I called her Ceile.
Ceile (say-lay) was a character I created when I was young. She was a sort of Maia figure whose charge was the sea and sky. It was a pure place, a distant place. She was grey as the sea and grey as the sky. She was not permitted to cross over the coastline to the land; but that was fine, because she loved the open spaces beyond the land. She loved them, but she was sad. Always sad. And alone. She could only look on from a distance in silent wonder. I identified so strongly with Ceile that I used her name on my high school class ring and my first email address. But what exactly was I distant from? And what were my sky and sea?
Jump back to the summer after eigth grade. I sat typing furiously on the typewriter. Click click clack went the keys as I listened to Broadway musicals and quiet folk songs. I was typing a story. Not really a story...more of an account. An account about an early 20th century sailor and his fellow lookouts. Their portraits were on my wall. Their testimonies were well worn in my books. At my side, I had scrapbooks full of photographs, news reports, and email correspondence with international experts. But my heart wasn't there. It was across the sea at a lonely graveside. The place where the historian had placed a daffodil for me. For Mr. Fleet for me. I'd never met him, but my days were taken up with research and writing about him. Why? I don't know. But while my classmates were out working and playing, I was typing. And standing by his grave.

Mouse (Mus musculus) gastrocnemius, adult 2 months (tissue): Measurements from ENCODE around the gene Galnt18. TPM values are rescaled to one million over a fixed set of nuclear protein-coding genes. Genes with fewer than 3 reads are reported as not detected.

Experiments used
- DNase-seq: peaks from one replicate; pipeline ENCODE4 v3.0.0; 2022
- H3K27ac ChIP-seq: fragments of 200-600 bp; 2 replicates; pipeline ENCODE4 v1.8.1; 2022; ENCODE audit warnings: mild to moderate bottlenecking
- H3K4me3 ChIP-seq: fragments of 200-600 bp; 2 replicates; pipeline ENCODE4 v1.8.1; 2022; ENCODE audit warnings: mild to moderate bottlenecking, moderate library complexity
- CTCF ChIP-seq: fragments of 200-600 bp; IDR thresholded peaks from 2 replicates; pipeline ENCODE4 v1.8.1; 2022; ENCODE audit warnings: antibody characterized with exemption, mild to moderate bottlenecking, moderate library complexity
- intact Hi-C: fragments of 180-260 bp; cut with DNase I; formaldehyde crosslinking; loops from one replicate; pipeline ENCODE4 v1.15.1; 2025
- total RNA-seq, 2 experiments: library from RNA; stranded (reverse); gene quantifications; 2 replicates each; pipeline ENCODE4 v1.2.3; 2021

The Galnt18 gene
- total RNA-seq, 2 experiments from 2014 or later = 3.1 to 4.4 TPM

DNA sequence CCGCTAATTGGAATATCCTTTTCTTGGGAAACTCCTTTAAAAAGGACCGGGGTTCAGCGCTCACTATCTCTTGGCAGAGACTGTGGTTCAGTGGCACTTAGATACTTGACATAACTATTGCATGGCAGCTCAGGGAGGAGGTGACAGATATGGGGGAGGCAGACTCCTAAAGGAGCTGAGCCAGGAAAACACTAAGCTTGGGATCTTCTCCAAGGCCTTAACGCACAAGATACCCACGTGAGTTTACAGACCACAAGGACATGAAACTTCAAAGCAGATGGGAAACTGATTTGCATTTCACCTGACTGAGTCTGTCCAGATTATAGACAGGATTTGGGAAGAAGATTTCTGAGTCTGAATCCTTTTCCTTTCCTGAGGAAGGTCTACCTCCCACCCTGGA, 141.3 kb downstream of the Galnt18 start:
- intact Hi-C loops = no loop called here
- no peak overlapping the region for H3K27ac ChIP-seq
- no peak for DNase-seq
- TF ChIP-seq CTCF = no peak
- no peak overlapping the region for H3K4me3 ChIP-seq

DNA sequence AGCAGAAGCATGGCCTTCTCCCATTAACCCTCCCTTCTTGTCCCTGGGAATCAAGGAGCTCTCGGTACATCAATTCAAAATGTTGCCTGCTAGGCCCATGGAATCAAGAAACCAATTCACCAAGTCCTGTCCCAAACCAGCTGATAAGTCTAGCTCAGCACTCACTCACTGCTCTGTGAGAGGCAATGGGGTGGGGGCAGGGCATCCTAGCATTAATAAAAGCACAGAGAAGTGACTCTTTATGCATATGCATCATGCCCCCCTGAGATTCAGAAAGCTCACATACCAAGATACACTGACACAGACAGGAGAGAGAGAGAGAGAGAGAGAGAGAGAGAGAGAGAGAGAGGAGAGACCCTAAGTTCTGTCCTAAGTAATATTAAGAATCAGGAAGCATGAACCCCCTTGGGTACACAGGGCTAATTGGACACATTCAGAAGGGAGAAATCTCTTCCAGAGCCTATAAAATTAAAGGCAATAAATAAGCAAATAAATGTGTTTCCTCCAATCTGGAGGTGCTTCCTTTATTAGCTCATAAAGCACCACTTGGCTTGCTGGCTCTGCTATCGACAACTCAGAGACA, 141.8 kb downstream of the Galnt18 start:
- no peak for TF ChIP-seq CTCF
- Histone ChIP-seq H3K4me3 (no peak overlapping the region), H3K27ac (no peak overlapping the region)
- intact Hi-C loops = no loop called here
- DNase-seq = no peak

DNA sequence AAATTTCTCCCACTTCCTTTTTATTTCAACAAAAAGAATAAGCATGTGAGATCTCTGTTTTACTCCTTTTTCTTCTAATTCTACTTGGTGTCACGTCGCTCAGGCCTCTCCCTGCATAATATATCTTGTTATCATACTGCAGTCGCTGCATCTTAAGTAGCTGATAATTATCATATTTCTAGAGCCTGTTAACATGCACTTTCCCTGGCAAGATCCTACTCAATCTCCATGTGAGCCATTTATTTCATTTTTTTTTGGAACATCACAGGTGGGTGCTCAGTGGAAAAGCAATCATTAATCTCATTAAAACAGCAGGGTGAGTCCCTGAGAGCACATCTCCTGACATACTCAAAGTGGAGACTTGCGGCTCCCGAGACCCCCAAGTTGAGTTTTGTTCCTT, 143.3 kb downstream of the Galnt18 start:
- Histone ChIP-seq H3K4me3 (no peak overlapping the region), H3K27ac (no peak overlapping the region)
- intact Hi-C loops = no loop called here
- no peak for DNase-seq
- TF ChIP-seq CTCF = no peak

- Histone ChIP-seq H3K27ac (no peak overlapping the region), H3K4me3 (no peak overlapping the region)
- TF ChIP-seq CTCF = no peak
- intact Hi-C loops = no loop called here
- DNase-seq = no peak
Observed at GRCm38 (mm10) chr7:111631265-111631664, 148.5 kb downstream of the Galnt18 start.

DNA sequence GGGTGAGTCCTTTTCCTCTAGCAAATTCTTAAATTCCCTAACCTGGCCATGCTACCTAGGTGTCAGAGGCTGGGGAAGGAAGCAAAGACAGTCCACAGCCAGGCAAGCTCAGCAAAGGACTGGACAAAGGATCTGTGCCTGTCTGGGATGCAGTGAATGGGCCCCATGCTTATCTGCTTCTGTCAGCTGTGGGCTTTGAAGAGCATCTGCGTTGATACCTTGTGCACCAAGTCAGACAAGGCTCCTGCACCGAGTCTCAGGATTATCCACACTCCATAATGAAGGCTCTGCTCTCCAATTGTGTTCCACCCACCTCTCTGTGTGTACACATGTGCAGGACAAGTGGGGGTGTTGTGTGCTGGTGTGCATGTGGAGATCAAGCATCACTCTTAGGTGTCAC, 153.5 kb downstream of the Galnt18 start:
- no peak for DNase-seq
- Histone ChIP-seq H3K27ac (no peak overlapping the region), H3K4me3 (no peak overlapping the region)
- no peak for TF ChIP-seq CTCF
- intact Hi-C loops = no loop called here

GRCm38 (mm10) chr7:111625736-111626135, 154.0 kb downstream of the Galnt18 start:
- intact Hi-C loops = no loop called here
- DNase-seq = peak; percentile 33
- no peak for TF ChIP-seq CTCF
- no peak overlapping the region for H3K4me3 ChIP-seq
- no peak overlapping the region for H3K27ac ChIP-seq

I felt distant from my peers because they didn't have the same feelings that I did. And I felt distant from these sailors because they'd been dead for decades. I felt distant from everyone. But I sparked with zeal and lingered. Hoping and fearing for an opportunity to share.
(Fourth post reflecting on the video game "To The Moon")